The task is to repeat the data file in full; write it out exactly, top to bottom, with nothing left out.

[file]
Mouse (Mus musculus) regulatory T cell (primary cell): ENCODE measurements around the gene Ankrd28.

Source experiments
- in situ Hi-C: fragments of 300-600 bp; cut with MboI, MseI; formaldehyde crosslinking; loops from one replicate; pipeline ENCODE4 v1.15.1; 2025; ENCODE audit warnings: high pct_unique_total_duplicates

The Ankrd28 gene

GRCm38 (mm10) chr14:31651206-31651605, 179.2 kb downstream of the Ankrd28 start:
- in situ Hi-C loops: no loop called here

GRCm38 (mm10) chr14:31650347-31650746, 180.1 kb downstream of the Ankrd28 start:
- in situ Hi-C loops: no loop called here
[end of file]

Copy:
Mouse (Mus musculus) regulatory T cell (primary cell): ENCODE measurements around the gene Ankrd28.

Source experiments
- in situ Hi-C: fragments of 300-600 bp; cut with MboI, MseI; formaldehyde crosslinking; loops from one replicate; pipeline ENCODE4 v1.15.1; 2025; ENCODE audit warnings: high pct_unique_total_duplicates

The Ankrd28 gene

GRCm38 (mm10) chr14:31651206-31651605, 179.2 kb downstream of the Ankrd28 start:
- in situ Hi-C loops: no loop called here

GRCm38 (mm10) chr14:31650347-31650746, 180.1 kb downstream of the Ankrd28 start:
- in situ Hi-C loops: no loop called here